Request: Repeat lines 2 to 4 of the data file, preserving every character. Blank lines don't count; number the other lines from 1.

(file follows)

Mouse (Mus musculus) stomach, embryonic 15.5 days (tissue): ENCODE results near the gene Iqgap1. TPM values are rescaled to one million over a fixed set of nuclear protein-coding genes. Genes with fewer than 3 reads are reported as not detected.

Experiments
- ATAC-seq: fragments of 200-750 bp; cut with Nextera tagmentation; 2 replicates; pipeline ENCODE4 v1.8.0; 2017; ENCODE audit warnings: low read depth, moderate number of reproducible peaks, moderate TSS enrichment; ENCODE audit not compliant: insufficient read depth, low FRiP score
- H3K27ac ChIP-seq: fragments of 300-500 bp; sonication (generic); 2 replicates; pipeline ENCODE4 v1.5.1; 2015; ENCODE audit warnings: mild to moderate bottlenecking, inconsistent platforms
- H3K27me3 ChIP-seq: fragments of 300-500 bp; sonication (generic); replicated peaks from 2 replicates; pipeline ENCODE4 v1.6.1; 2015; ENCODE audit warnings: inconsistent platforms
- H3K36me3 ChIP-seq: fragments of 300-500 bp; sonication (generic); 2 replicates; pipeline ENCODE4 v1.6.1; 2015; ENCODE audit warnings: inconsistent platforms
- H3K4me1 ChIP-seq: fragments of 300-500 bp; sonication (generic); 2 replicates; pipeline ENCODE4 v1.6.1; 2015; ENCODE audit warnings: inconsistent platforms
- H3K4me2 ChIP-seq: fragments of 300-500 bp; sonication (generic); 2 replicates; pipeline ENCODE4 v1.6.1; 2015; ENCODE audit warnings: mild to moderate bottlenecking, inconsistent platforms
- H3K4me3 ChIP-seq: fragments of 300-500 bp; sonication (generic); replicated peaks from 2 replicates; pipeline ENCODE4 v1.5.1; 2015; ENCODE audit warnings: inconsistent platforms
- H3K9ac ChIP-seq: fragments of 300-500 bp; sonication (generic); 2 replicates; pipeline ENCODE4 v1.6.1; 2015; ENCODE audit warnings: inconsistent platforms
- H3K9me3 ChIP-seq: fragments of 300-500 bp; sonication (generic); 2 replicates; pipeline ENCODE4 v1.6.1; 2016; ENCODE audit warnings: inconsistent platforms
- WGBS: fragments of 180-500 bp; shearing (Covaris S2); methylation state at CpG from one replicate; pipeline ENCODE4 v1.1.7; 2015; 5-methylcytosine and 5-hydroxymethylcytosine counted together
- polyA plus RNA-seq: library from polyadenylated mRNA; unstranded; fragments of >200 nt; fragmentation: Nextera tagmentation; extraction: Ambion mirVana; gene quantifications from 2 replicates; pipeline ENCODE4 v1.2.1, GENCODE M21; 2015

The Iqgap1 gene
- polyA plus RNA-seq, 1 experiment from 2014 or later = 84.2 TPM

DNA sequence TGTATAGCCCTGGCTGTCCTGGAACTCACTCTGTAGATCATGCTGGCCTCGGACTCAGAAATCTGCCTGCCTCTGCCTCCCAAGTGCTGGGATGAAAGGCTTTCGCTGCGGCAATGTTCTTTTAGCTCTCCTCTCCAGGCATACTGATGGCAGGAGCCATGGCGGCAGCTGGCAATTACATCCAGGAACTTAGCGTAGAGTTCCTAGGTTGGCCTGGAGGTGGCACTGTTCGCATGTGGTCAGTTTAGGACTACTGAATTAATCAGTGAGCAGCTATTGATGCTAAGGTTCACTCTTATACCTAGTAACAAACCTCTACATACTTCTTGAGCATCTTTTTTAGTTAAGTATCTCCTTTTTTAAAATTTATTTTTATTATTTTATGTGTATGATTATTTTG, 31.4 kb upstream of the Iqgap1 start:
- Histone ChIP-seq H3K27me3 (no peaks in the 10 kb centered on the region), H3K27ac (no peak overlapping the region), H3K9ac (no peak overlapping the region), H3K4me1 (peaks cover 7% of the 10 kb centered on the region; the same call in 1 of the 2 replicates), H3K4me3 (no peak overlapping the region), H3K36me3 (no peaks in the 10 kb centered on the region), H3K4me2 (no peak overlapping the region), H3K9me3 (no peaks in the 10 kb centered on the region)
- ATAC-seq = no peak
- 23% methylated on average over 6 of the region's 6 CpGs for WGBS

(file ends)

Experiments
- ATAC-seq: fragments of 200-750 bp; cut with Nextera tagmentation; 2 replicates; pipeline ENCODE4 v1.8.0; 2017; ENCODE audit warnings: low read depth, moderate number of reproducible peaks, moderate TSS enrichment; ENCODE audit not compliant: insufficient read depth, low FRiP score
- H3K27ac ChIP-seq: fragments of 300-500 bp; sonication (generic); 2 replicates; pipeline ENCODE4 v1.5.1; 2015; ENCODE audit warnings: mild to moderate bottlenecking, inconsistent platforms